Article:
Over time, as the hard work started to bear fruit and we began to see tremendous amounts of growth, we celebrated right along with them. We made sure that all of our families were invited to our weekly Community Circles (a chance for the whole school community to gather) and special calls were made to parents of scholars receiving awards. Every small win was deliberately shared with children, with families, and amongst the team. Every small win was recognized as a proof point to what’s possible for each and every child we serve. Every small win was honored and illuminated!
As we celebrated the growth of our children and the incredible efforts of our team and families we also started to recognize that in some cases, children would need more time – the word “retention” started to cross our minds as we discussed what was best for our scholars. For some of our scholars, as much as they were pouring their heart and soul into learning, one academic year wasn’t enough time to make up for years of undereducation. Some scholars needed more time. At first, we were firm in our stance that some scholars would need to remain in the same grade level the following school year. Some parents had no qualms and agreed to the retention. They understood, alongside of us, that more time wasn’t a label, it didn’t have to be perceived as a negative experience. Whether a child is 21 or 22 when they earn their college degree is of little consequence. As such, taking one more year to reach that peak in a supportive and loving environment is a highly beneficial opportunity. Other families, however, did not think that retention was in their child’s best interest and some chose to enroll their children at other schools.
After countless discussions with families and honest reflection on where we were and where we wanted to go with our scholars, we recognized the need for compromise. A few scholars who had initially been recommended for retention were advanced to the following grade level. Along with that agreement came a commitment, by both families and the school, that children would continue to receive a number of interventions the following academic year, which could include intentional instructional blocks with other grade levels. We further committed to close progress monitoring and communication in the new year to ensure effective “catch up” was taking place. If growth and achievement goals were not met for a second year in a row, retention would be a necessary option for the scholar to continue on their climb up the mountain “to and through” college.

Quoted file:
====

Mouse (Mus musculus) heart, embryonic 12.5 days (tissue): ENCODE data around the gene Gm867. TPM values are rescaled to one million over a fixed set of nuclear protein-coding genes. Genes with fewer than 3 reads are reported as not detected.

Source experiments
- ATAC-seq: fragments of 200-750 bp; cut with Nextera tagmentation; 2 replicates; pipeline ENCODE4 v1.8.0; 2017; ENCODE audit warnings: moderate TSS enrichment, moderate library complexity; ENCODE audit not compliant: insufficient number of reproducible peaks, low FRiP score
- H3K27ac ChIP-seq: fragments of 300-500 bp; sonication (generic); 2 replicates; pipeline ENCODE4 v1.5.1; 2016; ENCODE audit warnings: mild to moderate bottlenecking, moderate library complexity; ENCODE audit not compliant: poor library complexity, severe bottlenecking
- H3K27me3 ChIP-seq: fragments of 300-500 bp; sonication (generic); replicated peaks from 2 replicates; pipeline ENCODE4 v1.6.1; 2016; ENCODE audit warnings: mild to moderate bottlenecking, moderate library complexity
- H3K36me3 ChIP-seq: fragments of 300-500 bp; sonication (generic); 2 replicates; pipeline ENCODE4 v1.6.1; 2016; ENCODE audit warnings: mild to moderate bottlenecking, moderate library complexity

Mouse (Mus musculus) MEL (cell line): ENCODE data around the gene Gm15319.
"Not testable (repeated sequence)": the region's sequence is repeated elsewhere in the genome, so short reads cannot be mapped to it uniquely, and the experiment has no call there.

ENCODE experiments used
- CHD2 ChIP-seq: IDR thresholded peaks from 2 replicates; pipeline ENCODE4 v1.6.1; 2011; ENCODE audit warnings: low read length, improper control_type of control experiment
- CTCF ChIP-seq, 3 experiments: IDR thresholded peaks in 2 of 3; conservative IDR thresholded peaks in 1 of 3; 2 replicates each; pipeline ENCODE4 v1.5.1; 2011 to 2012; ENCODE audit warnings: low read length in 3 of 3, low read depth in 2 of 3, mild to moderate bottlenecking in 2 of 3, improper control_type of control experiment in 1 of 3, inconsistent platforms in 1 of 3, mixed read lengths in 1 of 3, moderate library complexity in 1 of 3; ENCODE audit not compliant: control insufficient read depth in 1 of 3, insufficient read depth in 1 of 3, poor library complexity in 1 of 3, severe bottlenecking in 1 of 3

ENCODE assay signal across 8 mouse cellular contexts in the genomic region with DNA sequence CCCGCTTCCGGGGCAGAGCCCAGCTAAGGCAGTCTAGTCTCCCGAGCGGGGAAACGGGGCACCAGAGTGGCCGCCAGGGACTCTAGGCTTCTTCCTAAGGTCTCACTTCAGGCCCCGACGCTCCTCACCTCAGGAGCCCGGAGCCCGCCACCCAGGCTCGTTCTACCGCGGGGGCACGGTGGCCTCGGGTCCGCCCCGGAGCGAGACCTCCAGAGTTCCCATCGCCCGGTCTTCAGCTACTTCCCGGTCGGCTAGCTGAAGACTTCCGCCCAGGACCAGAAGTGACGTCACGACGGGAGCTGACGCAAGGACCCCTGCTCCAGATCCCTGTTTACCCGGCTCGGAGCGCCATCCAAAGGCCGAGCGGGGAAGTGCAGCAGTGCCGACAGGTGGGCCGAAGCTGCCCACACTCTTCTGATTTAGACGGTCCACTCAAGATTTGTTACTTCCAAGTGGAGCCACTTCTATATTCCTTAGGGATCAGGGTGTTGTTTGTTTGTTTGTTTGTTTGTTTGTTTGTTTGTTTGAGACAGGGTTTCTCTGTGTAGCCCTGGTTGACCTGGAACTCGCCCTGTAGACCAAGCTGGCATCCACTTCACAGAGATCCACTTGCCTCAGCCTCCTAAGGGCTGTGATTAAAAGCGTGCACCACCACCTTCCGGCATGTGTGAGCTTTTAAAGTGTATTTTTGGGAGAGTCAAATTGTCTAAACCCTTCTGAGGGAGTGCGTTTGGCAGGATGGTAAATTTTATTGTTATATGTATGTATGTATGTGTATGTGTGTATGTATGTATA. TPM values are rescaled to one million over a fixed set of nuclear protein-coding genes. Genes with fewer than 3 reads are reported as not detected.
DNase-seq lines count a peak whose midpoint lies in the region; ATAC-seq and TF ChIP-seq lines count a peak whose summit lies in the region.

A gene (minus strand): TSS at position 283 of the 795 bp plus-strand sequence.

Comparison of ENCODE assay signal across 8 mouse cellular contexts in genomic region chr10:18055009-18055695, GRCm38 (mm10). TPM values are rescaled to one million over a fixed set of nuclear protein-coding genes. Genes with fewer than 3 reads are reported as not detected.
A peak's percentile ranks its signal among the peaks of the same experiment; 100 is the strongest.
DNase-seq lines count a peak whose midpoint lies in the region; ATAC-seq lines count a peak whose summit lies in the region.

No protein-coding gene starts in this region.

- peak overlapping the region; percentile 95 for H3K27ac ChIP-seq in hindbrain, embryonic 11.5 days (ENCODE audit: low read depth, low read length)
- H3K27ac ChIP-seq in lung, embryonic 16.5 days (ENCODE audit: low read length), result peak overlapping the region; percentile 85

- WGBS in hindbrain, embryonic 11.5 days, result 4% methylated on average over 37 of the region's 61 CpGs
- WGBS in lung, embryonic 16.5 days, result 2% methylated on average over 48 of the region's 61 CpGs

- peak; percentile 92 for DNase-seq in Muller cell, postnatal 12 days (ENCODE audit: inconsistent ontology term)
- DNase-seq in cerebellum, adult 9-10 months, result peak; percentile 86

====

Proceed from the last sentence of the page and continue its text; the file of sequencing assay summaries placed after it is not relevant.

We, as a whole community, wanted more for our children. In order to get there we had to stop doing what had been done before; we had to stop settling for “good enough” and push for what we have graciously stolen from a partner organization who shares our relentless love and commitment for children and families – “good, better, best – never let it rest”. The Pioneer Charter School community, with its nearly twenty years of history, was always filled with brilliant, capable, talented, and inspiring children and families. Our work did nothing to change that. Our work simply ensured (and continues to ensure) that the true capacity of our incredible children and families is revealed to our city, our state, our nation, and to ourselves.